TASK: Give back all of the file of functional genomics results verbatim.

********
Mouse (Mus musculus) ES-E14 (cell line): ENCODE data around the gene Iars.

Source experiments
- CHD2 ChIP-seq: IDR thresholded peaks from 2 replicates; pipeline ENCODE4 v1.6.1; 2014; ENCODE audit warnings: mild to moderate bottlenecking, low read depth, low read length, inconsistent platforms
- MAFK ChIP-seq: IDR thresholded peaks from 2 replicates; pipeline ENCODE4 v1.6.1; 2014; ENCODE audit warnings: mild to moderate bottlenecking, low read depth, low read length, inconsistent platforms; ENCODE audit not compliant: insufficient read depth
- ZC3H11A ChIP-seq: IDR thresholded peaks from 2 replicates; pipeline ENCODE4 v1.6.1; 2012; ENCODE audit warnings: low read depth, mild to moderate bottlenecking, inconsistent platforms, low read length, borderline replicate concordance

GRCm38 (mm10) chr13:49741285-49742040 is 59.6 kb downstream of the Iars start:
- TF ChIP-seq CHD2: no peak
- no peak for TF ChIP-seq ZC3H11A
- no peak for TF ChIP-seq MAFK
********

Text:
Mouse (Mus musculus) ES-E14 (cell line): ENCODE data around the gene Iars.

Source experiments
- CHD2 ChIP-seq: IDR thresholded peaks from 2 replicates; pipeline ENCODE4 v1.6.1; 2014; ENCODE audit warnings: mild to moderate bottlenecking, low read depth, low read length, inconsistent platforms
- MAFK ChIP-seq: IDR thresholded peaks from 2 replicates; pipeline ENCODE4 v1.6.1; 2014; ENCODE audit warnings: mild to moderate bottlenecking, low read depth, low read length, inconsistent platforms; ENCODE audit not compliant: insufficient read depth
- ZC3H11A ChIP-seq: IDR thresholded peaks from 2 replicates; pipeline ENCODE4 v1.6.1; 2012; ENCODE audit warnings: low read depth, mild to moderate bottlenecking, inconsistent platforms, low read length, borderline replicate concordance

GRCm38 (mm10) chr13:49741285-49742040 is 59.6 kb downstream of the Iars start:
- TF ChIP-seq CHD2: no peak
- no peak for TF ChIP-seq ZC3H11A
- no peak for TF ChIP-seq MAFK